12:07 pm Apr. 10, 2012
Sure, Daniel Murphy had the game-winning single to beat the Washington Nationals Monday night, 4-3.
But everybody knew Daniel Murphy could hit. If it turns out that he can play second base, too, the Mets could have the makings of an all-star.
Which is what makes his diving stop of a Ryan Zimmerman grounder, followed by a toss to a covering Ruben Tejada at second base to earn a force, every bit as important a play as his big hit. Not only did it preserve the tie that Murphy then broke in the bottom of the inning, but it served notice that he might actually be able to stick as a starting infielder.
Murphy has tended to be lumped in with Lucas Duda, the offensively potent, defensively challenged right fielder, in analysis of the 2012 Mets. That's awfully unfair to Murphy. Duda is a slugger more than an athlete, a hulking presence who'd be best served as a designated hitter, or if he must appear in the field, at first base. The Mets are hoping, not absurdly, that his bat can compensate for his glove. But that is a good bit different than thinkin Duda is particularly likely to achieve proficiency at the position.
Murphy, however, has been shifted around the field, often with little notice, and still performed pretty well. Oh, to be sure, his left field adventure was a disaster. A natural third baseman blocked, obviously, by David Wright, Murphy was given four games in left field suddenly in August 2008 at Double-A Binghamton, then asked to come up and assume the role of starting left fielder in 2009. Unsurprisingly, he struggled, and the Mets quickly abandoned the experiment after 27 games, shifting Murphy to first base.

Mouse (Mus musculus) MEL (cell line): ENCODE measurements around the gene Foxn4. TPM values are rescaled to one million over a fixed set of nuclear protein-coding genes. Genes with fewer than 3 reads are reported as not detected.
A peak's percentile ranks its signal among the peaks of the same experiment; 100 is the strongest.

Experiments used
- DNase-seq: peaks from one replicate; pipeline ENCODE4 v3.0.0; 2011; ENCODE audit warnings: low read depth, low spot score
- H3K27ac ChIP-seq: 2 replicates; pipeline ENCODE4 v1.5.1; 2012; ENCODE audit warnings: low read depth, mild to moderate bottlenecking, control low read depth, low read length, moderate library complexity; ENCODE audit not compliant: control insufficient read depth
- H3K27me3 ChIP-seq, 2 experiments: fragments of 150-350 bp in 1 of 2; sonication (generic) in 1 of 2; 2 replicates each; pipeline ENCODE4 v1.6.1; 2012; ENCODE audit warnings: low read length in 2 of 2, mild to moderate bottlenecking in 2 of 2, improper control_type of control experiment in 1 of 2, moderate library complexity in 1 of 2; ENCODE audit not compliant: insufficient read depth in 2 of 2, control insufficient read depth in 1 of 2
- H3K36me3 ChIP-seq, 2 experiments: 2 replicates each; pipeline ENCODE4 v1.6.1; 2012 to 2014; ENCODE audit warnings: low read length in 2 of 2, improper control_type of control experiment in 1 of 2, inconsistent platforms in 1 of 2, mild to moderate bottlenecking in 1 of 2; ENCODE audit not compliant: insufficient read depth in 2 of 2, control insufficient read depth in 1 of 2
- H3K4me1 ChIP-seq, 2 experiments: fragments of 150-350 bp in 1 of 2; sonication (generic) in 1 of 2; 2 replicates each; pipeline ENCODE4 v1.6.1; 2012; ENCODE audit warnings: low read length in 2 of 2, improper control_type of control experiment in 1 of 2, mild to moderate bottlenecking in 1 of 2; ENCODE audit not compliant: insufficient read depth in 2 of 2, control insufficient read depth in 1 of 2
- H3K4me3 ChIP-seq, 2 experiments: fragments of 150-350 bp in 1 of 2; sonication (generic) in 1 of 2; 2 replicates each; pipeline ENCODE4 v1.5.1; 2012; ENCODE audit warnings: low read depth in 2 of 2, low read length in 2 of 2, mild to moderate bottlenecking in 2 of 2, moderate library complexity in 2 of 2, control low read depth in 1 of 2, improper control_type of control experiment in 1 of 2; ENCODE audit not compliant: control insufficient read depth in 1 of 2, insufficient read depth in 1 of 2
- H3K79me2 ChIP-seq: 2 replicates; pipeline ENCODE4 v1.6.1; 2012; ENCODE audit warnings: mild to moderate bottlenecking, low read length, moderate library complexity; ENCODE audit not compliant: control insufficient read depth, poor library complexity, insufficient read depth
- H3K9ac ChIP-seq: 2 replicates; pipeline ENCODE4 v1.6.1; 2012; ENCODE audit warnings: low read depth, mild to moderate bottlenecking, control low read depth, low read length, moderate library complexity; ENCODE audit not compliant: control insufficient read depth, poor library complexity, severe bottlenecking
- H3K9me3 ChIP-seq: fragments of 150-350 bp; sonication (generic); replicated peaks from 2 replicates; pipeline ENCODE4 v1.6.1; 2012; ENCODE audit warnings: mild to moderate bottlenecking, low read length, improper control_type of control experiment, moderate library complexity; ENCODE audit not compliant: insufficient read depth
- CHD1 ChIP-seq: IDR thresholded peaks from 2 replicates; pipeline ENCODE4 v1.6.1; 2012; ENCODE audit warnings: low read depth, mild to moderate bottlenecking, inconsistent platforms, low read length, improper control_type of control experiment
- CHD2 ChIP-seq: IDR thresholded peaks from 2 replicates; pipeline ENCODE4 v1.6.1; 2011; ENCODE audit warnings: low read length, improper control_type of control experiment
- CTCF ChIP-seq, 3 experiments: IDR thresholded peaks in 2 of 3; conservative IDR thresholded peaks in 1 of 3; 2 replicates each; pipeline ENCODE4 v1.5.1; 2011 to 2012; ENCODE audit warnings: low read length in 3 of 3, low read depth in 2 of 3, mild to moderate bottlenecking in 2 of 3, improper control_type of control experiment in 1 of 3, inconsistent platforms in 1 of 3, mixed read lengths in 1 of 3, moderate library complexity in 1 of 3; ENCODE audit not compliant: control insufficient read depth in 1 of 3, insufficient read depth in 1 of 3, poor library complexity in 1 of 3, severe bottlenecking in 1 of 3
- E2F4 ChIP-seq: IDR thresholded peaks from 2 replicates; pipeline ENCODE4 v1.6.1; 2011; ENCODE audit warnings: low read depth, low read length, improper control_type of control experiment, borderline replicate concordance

But Murphy, despite being asked to learn another new position on the fly, excelled defensively at first base. He had some notable gaffes, which would make sense for someone learning a new position, and which normally would have happened in the discreet comfort of spring training. Instead, Murphy became known as the man who couldn't play any position at all.
"I feel very comfortable at second base, yeah," said Murphy as he stood at his locker on Sunday. "They gave me a good deal of reps in spring training. I got to work with Ruben, I feel comfortable over there. Still got a ways to go, but I'm starting to feel more comfortable at second base."
Really, the question of how Murphy will do at second base has as much to do with his ability to stay healthy as his fielding prowess. Sent to Triple-A to learn second base in 2010 (again, after playing a different position for all of spring training) a takeout slide in his second game ended his 2010 season. The same thing happened at second base in 2011, with Murphy going from May 10 until August 7 without playing second base, then getting inserted mid-game at the position after injuries had left the Mets short-handed. An inning later, his season was over again.
Atlanta's Dan Uggla, whose offensive profile is similar to Murphy's has made a career of fielding just well enough at second base to keep himself in the lineup. He's made two all-star teams, and is in the second year of a five-year, $62 million contract.
If Murphy can merely field as well as Uggla, he could do as much as Uggla has for himself and his team. If Murphy plays defense like he did last night, it's possible that he could do a great deal more.